Ever notice, fellow taxpayers, how liberals are quick to inform us we're not sending enough of our hard-earned dollars to Charleston and Washington? It's happening again in West Virginia.
Later this year, Gov. Earl Ray Tomblin probably is going to have to order another round of spending cuts in West Virginia state government. That's because revenue is not keeping pace with the budget for this fiscal year, which began July 1.
At the end of October, four months into the year, general fund revenue was nearly $42.5 million behind estimates. State Budget Office Director Mike McKown has warned the general fund may be $80 million in the red by next June 30.
Worse is to come, McKown cautions. The next fiscal year's budget may be $260 million out of balance.
It's all because of those irresponsible tax reductions, the West Virginia Center on Budget and Policy insists. The CBP cited $316 million a year lost due to tax breaks for business and elimination of the sales tax on food.
Blame it on the taxpayers, in other words. It's the old liberal claim that we don't have a spending problem, we have a revenue problem.
How about a dose of reality? A large part of the blame goes to legislators and governors many years ago, who approved public employee benefits way out of line with revenue to support them. As a result, billions of dollars in unfunded liabilities were built up. We're still paying nearly $400 million a year to reduce those debts.
But there's more to the story.
State officials were way too optimistic in the amount they plugged into the budget for personal income tax collections. For the period from July 1 to Oct. 31, actual collections were $35.4 million less than had been estimated. Revenue from consumer sales taxes was $3.2 million less than estimated. That's the bulk of the $42.5 million shortfall for the period.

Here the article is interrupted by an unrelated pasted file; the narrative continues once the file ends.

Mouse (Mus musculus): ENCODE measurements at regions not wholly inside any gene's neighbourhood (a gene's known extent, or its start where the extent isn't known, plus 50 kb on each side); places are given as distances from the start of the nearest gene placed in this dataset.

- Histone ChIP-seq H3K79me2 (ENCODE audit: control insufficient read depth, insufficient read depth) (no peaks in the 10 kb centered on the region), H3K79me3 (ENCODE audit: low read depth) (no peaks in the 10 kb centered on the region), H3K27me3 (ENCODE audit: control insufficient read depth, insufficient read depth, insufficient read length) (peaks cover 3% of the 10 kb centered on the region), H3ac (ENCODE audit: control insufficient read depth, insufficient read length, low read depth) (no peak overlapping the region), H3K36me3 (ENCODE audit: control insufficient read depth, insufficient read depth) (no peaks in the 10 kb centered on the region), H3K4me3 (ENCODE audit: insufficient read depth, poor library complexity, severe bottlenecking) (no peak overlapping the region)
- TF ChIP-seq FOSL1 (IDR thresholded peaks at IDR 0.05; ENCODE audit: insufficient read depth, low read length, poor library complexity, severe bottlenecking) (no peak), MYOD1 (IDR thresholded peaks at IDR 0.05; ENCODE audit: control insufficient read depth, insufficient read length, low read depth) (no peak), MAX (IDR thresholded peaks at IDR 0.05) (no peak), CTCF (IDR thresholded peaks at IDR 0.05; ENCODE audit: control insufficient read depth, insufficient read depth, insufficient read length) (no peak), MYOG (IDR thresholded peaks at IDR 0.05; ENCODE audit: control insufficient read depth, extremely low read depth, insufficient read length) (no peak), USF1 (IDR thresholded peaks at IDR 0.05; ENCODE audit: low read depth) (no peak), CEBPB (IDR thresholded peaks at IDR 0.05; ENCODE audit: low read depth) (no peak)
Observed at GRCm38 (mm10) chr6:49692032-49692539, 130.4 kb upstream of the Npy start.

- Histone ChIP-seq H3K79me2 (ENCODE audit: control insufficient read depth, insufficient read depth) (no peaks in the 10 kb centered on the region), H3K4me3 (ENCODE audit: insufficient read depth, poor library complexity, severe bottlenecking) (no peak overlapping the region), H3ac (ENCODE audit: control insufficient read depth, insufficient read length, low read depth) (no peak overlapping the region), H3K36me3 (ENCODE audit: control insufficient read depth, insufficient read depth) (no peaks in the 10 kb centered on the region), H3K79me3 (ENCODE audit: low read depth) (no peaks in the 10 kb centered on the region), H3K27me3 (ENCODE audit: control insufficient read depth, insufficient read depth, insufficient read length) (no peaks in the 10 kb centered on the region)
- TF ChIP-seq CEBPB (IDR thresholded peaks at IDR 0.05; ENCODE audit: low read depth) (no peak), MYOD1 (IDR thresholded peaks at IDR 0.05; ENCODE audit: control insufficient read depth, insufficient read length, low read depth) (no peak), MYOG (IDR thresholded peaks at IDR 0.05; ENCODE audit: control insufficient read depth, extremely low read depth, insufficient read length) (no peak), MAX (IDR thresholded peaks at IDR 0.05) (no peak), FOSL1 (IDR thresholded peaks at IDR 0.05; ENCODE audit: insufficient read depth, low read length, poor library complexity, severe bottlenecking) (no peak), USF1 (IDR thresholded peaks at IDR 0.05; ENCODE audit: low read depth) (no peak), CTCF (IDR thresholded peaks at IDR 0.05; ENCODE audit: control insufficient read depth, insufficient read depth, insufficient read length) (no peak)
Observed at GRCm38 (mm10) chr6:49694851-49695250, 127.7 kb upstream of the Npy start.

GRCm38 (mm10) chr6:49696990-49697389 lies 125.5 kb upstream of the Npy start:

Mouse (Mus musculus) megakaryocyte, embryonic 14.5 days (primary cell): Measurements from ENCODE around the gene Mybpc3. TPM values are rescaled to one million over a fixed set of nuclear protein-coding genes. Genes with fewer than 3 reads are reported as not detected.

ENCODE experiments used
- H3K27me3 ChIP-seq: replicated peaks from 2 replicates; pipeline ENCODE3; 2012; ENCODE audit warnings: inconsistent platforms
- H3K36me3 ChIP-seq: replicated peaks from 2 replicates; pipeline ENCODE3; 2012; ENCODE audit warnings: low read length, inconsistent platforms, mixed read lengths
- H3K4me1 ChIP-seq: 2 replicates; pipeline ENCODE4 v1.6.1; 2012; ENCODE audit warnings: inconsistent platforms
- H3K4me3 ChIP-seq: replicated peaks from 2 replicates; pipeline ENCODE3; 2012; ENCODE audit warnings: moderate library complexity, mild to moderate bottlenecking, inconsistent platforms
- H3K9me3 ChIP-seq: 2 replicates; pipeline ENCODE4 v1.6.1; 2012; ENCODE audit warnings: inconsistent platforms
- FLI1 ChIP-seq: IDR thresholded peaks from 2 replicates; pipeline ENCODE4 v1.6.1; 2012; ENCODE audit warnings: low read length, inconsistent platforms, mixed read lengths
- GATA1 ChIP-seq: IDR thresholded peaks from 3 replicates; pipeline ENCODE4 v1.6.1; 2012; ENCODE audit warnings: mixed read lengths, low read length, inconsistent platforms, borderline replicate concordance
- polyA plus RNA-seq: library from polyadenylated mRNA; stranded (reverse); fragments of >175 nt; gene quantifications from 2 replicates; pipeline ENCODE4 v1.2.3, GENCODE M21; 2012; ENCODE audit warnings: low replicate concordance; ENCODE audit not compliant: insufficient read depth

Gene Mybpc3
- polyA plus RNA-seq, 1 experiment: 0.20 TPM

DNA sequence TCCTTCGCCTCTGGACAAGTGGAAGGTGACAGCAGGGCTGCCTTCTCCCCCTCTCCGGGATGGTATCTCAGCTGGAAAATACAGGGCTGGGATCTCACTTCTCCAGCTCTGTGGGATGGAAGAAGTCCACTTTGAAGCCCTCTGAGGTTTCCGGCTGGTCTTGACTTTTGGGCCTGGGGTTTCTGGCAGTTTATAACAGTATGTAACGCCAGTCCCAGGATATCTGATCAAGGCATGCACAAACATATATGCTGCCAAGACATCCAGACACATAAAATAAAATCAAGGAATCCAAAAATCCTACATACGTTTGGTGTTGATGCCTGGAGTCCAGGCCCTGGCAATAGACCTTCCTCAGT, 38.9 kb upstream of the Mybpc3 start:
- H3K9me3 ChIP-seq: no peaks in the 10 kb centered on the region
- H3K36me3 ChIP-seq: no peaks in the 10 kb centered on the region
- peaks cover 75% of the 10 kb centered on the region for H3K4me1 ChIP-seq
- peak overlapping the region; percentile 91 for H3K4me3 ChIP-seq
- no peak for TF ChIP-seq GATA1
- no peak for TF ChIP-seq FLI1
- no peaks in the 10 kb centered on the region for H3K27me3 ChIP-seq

Revenue from the personal income and sales taxes makes up nearly three-fourths of the $4.1 billion general fund budget. So if it continues to lag, McKown's prediction could, if anything, be overly optimistic.
But here's the thing: Personal income tax collections not only are lower than estimated - they are also about $13.6 million less for the four-month period than what flowed into Charleston during July-October last year. Our income taxes are based on how much we earn, so that number ought to raise concerns about the financial well-being of Mountain State families.
And the liberals say tax rates are too low?
Federal officials announced this week they are closing four courthouses, including one in Parkersburg, W.Va. Last year, courthouses in six other cities were closed. A total of nine states are affected. The move is intended to save money on rent, the officials say.
States affected are West Virginia, Alabama, Kentucky, Mississippi, Oklahoma, North Carolina, South Carolina, Texas and Wyoming.
All nine of the states went to Republican Mitt Romney, not President Barack Obama, in the 2012 election. All but one, North Carolina, went for John McCain, not Obama, in 2008. Strange how things like that work, isn't it?
This week, the Education Tax Policy Institute released a report maintaining some Ohio school districts should be getting more state money because they have high percentages of economically disadvantaged and special education students, along with substantial numbers of non-English speaking children. To back up the report, the ETPI released a spreadsheet showing school districts' spending per pupil and the percentages of their enrollment that are economically disadvantaged children.
Of the 38,725 students in Cleveland Municipal Schools, all - 100 percent - are economically disadvantaged, according to the report.
All of them? Every single one?
That report ought to raise eyebrows as well as questions.
Myer can be reached via e-mail at firstname.lastname@example.org.